David Copperfield By Charles Dickens Chapters 27-28

I shook my head, and said, 'Not a bit.' Traddles also shook his head, and said, 'Not a bit.'

'What do I deduce from this?' Mrs. Micawber went on to say, still with the same air of putting a case lucidly. 'What is the conclusion, my dear Mr. Copperfield, to which I am irresistibly brought? Am I wrong in saying, it is clear that we must live?'

I answered 'Not at all!' and Traddles answered 'Not at all!' and I found myself afterwards sagely adding, alone, that a person must either live or die.

'Just so,' returned Mrs. Micawber, 'It is precisely that. And the fact is, my dear Mr. Copperfield, that we can not live without something widely different from existing circumstances shortly turning up. Now I am convinced, myself, and this I have pointed out to Mr. Micawber several times of late, that things cannot be expected to turn up of themselves. We must, in a measure, assist to turn them up. I may be wrong, but I have formed that opinion.'

Both Traddles and I applauded it highly.

'Very well,' said Mrs. Micawber. 'Then what do I recommend? Here is Mr. Micawber with a variety of qualifications — with great talent — '

'Really, my love,' said Mr. Micawber.

'Pray, my dear, allow me to conclude. Here is Mr. Micawber, with a variety of qualifications, with great talent — I should say, with genius, but that may be the partiality of a wife — '

Traddles and I both murmured 'No.'

'And here is Mr. Micawber without any suitable position or employment. Where does that responsibility rest? Clearly on society. Then I would make a fact so disgraceful known, and boldly challenge society to set it right. It appears to me, my dear Mr. Copperfield,' said Mrs. Micawber, forcibly, 'that what Mr. Micawber has to do, is to throw down the gauntlet to society, and say, in effect, "Show me who will take that up. Let the party immediately step forward."'

I ventured to ask Mrs. Micawber how this was to be done.

'By advertising,' said Mrs. Micawber — 'in all the papers. It appears to me, that what Mr. Micawber has to do, in justice to himself, in justice to his family, and I will even go so far as to say in justice to society, by which he has been hitherto overlooked, is to advertise in all the papers; to describe himself plainly as so-and-so, with such and such qualifications and to put it thus: "Now employ me, on remunerative terms, and address, post-paid, to W. M., Post Office, Camden Town."'

'This idea of Mrs. Micawber's, my dear Copperfield,' said Mr. Micawber, making his shirt-collar meet in front of his chin, and glancing at me sideways, 'is, in fact, the Leap to which I alluded, when I last had the pleasure of seeing you.'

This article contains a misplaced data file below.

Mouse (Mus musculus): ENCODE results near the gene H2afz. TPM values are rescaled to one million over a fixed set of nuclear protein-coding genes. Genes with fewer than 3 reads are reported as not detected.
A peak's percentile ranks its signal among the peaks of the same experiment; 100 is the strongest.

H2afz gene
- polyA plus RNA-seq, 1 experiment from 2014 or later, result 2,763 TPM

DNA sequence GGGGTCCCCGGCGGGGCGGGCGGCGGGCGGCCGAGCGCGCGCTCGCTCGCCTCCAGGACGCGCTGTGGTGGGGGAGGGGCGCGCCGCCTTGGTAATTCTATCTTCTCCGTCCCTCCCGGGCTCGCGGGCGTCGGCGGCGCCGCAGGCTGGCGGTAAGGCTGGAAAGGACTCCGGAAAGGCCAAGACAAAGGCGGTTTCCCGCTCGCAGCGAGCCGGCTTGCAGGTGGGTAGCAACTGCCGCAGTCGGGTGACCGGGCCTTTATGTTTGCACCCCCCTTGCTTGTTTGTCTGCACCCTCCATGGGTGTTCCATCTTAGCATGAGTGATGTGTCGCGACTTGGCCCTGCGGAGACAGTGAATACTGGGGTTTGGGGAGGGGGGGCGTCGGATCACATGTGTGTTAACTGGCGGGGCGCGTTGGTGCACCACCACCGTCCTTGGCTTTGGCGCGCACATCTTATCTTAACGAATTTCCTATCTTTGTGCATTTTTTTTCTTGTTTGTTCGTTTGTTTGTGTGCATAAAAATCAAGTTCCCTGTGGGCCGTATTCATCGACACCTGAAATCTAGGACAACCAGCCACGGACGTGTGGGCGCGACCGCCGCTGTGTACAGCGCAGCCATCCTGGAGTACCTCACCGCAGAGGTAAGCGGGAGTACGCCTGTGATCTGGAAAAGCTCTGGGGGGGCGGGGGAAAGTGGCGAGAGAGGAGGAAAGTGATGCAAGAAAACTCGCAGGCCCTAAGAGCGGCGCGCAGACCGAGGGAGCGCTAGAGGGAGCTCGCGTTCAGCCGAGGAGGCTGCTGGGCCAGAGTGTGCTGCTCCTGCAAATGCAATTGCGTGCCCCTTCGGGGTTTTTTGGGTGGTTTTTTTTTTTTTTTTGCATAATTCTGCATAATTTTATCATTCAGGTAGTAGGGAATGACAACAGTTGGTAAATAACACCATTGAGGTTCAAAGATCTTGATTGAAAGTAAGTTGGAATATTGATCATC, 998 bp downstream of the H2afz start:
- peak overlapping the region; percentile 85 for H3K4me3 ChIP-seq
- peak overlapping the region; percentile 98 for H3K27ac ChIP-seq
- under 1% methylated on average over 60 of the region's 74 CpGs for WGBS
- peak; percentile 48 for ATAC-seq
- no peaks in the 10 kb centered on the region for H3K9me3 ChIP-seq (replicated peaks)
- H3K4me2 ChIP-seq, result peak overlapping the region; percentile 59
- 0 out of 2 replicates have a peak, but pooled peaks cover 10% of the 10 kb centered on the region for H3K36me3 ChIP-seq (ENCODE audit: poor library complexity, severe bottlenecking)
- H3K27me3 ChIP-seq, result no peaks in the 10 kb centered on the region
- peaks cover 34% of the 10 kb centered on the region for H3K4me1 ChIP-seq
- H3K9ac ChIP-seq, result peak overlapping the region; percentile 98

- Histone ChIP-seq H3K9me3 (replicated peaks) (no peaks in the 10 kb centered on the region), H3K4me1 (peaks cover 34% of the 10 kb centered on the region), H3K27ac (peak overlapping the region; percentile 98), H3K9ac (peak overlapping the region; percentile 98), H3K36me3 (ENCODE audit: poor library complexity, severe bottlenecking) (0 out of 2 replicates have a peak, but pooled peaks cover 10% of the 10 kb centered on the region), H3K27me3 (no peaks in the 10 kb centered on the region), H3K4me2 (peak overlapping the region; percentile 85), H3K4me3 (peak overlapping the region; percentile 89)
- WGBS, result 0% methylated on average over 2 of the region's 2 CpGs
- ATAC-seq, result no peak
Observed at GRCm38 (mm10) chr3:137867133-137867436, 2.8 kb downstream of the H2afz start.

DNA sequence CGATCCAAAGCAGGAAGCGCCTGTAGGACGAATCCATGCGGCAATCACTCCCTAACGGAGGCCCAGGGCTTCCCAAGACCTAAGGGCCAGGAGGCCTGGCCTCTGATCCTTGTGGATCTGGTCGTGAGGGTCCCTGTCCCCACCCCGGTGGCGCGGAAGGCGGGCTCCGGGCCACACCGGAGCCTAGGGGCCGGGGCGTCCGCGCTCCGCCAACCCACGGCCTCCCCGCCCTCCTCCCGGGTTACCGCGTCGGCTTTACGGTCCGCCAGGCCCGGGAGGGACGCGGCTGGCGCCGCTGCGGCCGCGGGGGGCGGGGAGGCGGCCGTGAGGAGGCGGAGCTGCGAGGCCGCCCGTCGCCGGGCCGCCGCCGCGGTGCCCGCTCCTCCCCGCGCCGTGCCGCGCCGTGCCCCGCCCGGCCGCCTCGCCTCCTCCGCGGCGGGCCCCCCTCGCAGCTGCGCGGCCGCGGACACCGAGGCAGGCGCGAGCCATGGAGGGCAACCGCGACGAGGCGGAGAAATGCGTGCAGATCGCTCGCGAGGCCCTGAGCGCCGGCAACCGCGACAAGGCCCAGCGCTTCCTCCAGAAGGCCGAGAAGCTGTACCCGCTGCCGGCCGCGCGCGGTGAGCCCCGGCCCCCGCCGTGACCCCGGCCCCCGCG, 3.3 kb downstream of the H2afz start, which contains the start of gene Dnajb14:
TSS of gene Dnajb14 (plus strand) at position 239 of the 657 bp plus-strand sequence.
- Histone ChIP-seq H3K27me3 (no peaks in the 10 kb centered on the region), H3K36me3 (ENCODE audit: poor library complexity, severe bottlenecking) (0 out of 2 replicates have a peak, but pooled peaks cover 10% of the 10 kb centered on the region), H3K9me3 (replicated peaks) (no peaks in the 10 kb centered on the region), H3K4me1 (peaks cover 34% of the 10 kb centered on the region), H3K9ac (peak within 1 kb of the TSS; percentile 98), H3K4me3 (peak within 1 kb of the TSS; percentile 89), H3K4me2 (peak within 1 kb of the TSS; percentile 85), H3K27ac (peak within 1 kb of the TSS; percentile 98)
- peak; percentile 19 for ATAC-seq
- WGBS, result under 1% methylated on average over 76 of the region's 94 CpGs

'Advertising is rather expensive,' I remarked, dubiously.

'Exactly so!' said Mrs. Micawber, preserving the same logical air. 'Quite true, my dear Mr. Copperfield! I have made the identical observation to Mr. Micawber. It is for that reason especially, that I think Mr. Micawber ought (as I have already said, in justice to himself, in justice to his family, and in justice to society) to raise a certain sum of money — on a bill.'

Mr. Micawber, leaning back in his chair, trifled with his eye-glass and cast his eyes up at the ceiling; but I thought him observant of Traddles, too, who was looking at the fire.

'If no member of my family,' said Mrs. Micawber, 'is possessed of sufficient natural feeling to negotiate that bill — I believe there is a better business-term to express what I mean — '

Mr. Micawber, with his eyes still cast up at the ceiling, suggested 'Discount.'

'To discount that bill,' said Mrs. Micawber, 'then my opinion is, that Mr. Micawber should go into the City, should take that bill into the Money Market, and should dispose of it for what he can get. If the individuals in the Money Market oblige Mr. Micawber to sustain a great sacrifice, that is between themselves and their consciences. I view it, steadily, as an investment. I recommend Mr. Micawber, my dear Mr. Copperfield, to do the same; to regard it as an investment which is sure of return, and to make up his mind to any sacrifice.'

I felt, but I am sure I don't know why, that this was self-denying and devoted in Mrs. Micawber, and I uttered a murmur to that effect. Traddles, who took his tone from me, did likewise, still looking at the fire.

'I will not,' said Mrs. Micawber, finishing her punch, and gathering her scarf about her shoulders, preparatory to her withdrawal to my bedroom: 'I will not protract these remarks on the subject of Mr. Micawber's pecuniary affairs. At your fireside, my dear Mr. Copperfield, and in the presence of Mr. Traddles, who, though not so old a friend, is quite one of ourselves, I could not refrain from making you acquainted with the course I advise Mr. Micawber to take. I feel that the time is arrived when Mr. Micawber should exert himself and — I will add — assert himself, and it appears to me that these are the means. I am aware that I am merely a female, and that a masculine judgement is usually considered more competent to the discussion of such questions; still I must not forget that, when I lived at home with my papa and mama, my papa was in the habit of saying, "Emma's form is fragile, but her grasp of a subject is inferior to none." That my papa was too partial, I well know; but that he was an observer of character in some degree, my duty and my reason equally forbid me to doubt.'

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